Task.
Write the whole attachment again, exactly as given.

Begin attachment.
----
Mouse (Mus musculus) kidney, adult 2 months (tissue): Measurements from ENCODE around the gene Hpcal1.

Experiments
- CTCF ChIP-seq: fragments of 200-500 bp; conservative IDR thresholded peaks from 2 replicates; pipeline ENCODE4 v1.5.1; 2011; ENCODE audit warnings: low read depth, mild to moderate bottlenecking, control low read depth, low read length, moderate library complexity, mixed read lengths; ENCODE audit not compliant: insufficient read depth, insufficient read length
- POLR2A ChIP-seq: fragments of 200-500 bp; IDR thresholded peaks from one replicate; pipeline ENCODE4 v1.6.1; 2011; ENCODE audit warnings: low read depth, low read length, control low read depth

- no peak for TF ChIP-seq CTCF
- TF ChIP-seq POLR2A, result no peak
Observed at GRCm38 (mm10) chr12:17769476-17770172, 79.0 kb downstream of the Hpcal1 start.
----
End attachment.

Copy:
Mouse (Mus musculus) kidney, adult 2 months (tissue): Measurements from ENCODE around the gene Hpcal1.

Experiments
- CTCF ChIP-seq: fragments of 200-500 bp; conservative IDR thresholded peaks from 2 replicates; pipeline ENCODE4 v1.5.1; 2011; ENCODE audit warnings: low read depth, mild to moderate bottlenecking, control low read depth, low read length, moderate library complexity, mixed read lengths; ENCODE audit not compliant: insufficient read depth, insufficient read length
- POLR2A ChIP-seq: fragments of 200-500 bp; IDR thresholded peaks from one replicate; pipeline ENCODE4 v1.6.1; 2011; ENCODE audit warnings: low read depth, low read length, control low read depth

- no peak for TF ChIP-seq CTCF
- TF ChIP-seq POLR2A, result no peak
Observed at GRCm38 (mm10) chr12:17769476-17770172, 79.0 kb downstream of the Hpcal1 start.